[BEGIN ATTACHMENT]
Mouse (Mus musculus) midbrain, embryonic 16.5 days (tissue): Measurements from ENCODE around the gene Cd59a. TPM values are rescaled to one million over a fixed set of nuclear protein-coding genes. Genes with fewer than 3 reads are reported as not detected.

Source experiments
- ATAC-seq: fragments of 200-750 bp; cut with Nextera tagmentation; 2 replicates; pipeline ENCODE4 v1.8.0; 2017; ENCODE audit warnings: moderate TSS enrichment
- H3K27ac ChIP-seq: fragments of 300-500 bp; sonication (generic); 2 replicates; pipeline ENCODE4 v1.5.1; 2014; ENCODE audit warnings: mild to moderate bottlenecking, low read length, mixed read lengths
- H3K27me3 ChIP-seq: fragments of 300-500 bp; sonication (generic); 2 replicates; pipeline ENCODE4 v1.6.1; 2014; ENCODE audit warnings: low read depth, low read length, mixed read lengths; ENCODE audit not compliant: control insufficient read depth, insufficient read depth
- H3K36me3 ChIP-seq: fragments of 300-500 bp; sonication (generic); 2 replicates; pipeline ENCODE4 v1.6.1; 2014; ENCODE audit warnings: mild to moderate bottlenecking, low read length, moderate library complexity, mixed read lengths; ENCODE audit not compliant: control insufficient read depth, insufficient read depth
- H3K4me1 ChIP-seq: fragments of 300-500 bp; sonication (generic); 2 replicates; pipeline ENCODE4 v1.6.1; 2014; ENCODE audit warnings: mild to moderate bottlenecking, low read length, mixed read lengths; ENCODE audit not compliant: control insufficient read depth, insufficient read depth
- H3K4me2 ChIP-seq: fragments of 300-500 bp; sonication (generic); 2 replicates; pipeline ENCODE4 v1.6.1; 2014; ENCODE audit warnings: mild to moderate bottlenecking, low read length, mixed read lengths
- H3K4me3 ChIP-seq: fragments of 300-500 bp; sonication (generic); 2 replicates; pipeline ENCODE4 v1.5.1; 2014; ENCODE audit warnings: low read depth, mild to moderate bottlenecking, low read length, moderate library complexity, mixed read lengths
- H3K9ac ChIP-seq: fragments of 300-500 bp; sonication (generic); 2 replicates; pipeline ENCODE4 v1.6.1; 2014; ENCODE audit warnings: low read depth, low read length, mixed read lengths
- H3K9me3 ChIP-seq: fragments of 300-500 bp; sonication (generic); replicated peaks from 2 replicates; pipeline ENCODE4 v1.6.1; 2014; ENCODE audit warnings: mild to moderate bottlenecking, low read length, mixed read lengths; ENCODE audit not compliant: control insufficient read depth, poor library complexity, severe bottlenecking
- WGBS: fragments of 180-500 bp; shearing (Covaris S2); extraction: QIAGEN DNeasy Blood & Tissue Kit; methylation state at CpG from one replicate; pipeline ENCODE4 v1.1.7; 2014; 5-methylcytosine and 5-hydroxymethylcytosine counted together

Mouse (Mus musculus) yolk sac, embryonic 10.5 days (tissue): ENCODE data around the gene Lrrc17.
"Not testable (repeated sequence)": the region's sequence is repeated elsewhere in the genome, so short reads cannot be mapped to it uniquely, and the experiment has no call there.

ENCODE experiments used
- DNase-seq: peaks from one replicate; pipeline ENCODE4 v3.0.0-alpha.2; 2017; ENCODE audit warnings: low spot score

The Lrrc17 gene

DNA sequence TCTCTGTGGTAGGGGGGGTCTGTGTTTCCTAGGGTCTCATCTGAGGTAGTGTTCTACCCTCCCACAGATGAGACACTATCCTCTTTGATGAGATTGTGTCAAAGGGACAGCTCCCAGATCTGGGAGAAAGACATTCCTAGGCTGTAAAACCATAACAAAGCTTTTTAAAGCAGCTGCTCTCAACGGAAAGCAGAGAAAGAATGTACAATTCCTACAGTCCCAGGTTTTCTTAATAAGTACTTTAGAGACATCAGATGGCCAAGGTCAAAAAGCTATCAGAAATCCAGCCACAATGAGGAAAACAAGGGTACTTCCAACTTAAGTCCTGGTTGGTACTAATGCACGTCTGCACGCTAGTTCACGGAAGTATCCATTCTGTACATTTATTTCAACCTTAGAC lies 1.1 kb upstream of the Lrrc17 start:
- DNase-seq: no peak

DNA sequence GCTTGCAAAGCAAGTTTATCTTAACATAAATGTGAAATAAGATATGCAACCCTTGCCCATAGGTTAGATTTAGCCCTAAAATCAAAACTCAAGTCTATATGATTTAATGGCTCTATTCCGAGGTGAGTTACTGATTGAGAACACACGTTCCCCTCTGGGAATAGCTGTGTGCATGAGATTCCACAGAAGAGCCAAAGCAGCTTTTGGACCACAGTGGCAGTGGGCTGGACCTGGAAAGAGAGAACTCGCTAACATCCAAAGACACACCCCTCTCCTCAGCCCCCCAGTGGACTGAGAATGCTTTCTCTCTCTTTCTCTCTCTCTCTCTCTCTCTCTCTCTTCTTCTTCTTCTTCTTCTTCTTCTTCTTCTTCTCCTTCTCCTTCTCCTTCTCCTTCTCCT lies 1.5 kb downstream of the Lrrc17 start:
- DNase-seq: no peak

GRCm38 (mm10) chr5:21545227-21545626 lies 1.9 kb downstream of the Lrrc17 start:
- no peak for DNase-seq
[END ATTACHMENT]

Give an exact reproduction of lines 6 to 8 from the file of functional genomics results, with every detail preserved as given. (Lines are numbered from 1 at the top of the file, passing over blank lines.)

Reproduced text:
- H3K36me3 ChIP-seq: fragments of 300-500 bp; sonication (generic); 2 replicates; pipeline ENCODE4 v1.6.1; 2014; ENCODE audit warnings: mild to moderate bottlenecking, low read length, moderate library complexity, mixed read lengths; ENCODE audit not compliant: control insufficient read depth, insufficient read depth
- H3K4me1 ChIP-seq: fragments of 300-500 bp; sonication (generic); 2 replicates; pipeline ENCODE4 v1.6.1; 2014; ENCODE audit warnings: mild to moderate bottlenecking, low read length, mixed read lengths; ENCODE audit not compliant: control insufficient read depth, insufficient read depth
- H3K4me2 ChIP-seq: fragments of 300-500 bp; sonication (generic); 2 replicates; pipeline ENCODE4 v1.6.1; 2014; ENCODE audit warnings: mild to moderate bottlenecking, low read length, mixed read lengths